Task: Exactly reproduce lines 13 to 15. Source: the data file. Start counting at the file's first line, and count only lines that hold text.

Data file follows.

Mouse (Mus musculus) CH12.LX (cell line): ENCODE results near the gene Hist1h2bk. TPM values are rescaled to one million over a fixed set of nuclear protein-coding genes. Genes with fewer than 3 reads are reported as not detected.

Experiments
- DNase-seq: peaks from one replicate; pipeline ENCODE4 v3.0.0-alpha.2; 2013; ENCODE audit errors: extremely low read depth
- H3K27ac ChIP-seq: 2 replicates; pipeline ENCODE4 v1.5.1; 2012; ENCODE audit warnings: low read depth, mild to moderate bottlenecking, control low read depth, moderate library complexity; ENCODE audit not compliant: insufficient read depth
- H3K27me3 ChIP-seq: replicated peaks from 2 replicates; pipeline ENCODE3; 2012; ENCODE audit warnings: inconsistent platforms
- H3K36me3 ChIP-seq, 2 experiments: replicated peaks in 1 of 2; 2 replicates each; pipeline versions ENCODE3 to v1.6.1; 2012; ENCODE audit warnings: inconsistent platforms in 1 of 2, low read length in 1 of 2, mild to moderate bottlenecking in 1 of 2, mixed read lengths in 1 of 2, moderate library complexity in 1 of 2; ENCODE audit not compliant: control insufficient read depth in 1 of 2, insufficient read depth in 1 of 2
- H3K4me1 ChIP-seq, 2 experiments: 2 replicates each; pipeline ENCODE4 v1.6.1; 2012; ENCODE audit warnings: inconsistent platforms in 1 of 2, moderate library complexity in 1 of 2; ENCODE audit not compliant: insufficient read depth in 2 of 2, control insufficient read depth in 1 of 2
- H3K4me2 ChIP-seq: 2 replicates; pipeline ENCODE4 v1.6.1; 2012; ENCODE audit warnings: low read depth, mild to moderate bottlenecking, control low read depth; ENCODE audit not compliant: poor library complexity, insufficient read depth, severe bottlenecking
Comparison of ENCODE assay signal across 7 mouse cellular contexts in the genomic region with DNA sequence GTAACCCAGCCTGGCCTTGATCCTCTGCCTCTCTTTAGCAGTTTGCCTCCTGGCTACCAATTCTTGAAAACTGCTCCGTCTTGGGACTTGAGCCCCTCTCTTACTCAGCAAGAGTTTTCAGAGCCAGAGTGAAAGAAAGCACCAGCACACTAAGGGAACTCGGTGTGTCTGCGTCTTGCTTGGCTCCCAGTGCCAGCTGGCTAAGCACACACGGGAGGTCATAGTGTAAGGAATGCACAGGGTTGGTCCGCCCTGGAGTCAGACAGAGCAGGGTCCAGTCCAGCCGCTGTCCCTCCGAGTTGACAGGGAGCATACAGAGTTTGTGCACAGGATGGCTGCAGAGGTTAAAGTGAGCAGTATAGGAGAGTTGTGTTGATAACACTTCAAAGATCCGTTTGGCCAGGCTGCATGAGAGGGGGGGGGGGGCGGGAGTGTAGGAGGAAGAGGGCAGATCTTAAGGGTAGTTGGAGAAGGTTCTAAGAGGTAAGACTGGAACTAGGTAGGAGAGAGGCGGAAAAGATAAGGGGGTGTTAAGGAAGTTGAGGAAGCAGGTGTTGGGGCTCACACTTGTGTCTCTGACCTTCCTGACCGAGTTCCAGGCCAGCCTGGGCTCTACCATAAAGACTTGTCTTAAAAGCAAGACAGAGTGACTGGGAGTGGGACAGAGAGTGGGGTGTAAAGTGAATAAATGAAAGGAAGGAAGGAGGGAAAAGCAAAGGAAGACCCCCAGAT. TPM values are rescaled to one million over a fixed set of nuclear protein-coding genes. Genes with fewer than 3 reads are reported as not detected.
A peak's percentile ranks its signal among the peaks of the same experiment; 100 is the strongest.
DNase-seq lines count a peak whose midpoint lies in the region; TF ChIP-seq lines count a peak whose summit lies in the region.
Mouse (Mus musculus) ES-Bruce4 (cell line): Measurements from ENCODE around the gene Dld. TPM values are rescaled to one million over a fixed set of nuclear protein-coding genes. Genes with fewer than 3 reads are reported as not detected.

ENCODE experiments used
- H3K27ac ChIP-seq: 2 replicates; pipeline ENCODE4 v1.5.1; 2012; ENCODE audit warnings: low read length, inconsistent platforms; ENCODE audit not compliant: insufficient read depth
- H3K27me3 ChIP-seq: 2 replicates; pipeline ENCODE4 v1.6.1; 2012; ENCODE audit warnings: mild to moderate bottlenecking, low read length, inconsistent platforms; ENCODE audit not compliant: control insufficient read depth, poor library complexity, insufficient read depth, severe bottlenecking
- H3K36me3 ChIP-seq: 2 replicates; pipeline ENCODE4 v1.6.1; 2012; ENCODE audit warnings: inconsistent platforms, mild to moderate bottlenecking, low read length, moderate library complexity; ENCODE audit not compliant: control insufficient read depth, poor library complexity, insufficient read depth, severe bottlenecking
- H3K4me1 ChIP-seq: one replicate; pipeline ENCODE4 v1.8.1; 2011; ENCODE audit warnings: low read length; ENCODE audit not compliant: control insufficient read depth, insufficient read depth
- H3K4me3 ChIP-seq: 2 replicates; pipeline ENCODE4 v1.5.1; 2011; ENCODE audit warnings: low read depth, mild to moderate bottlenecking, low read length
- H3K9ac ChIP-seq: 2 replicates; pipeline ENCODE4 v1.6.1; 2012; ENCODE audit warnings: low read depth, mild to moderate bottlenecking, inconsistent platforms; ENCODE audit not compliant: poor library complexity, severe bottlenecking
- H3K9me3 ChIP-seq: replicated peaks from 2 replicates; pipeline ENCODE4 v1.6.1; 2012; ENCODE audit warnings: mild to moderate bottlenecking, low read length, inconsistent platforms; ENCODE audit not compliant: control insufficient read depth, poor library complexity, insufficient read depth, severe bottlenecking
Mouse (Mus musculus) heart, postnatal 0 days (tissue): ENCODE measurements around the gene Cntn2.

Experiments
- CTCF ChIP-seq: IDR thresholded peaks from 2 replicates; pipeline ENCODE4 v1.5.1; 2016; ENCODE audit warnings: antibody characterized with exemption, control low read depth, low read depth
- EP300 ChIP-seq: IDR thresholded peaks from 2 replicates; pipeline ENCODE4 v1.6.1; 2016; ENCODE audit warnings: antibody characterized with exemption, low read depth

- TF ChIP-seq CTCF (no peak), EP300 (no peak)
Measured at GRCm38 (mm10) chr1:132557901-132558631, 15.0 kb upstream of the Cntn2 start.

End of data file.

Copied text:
ENCODE experiments used
- H3K27ac ChIP-seq: 2 replicates; pipeline ENCODE4 v1.5.1; 2012; ENCODE audit warnings: low read length, inconsistent platforms; ENCODE audit not compliant: insufficient read depth
- H3K27me3 ChIP-seq: 2 replicates; pipeline ENCODE4 v1.6.1; 2012; ENCODE audit warnings: mild to moderate bottlenecking, low read length, inconsistent platforms; ENCODE audit not compliant: control insufficient read depth, poor library complexity, insufficient read depth, severe bottlenecking